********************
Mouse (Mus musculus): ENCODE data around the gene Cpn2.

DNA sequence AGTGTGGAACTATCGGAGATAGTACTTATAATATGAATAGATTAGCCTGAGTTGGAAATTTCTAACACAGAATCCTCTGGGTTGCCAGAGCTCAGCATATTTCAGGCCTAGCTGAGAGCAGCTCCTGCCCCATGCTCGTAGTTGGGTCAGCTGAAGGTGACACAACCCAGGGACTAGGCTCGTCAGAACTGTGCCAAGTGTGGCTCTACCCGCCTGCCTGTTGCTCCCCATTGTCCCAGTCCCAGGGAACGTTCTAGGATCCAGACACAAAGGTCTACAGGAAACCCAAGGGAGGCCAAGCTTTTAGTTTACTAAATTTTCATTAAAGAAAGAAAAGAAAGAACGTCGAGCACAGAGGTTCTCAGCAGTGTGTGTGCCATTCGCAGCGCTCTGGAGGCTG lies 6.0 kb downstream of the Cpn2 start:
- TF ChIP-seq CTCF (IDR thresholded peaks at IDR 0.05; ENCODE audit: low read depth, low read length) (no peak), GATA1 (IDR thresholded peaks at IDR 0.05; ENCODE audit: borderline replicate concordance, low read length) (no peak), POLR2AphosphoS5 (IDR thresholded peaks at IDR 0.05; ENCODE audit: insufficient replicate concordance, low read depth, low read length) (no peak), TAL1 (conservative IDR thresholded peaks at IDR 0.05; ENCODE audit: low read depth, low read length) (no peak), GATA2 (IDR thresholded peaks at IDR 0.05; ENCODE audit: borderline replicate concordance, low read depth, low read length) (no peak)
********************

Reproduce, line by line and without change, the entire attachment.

Mouse (Mus musculus): ENCODE data around the gene Cpn2.

DNA sequence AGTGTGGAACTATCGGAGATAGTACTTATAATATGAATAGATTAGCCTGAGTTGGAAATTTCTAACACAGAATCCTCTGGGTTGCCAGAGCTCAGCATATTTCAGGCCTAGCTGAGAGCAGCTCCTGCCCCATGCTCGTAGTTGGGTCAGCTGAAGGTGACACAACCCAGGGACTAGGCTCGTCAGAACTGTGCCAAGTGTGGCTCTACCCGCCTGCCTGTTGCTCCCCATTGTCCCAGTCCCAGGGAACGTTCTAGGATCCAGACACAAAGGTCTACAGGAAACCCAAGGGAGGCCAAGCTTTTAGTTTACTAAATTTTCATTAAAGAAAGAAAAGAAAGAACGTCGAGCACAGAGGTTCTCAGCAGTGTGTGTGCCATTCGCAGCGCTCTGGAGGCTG lies 6.0 kb downstream of the Cpn2 start:
- TF ChIP-seq CTCF (IDR thresholded peaks at IDR 0.05; ENCODE audit: low read depth, low read length) (no peak), GATA1 (IDR thresholded peaks at IDR 0.05; ENCODE audit: borderline replicate concordance, low read length) (no peak), POLR2AphosphoS5 (IDR thresholded peaks at IDR 0.05; ENCODE audit: insufficient replicate concordance, low read depth, low read length) (no peak), TAL1 (conservative IDR thresholded peaks at IDR 0.05; ENCODE audit: low read depth, low read length) (no peak), GATA2 (IDR thresholded peaks at IDR 0.05; ENCODE audit: borderline replicate concordance, low read depth, low read length) (no peak)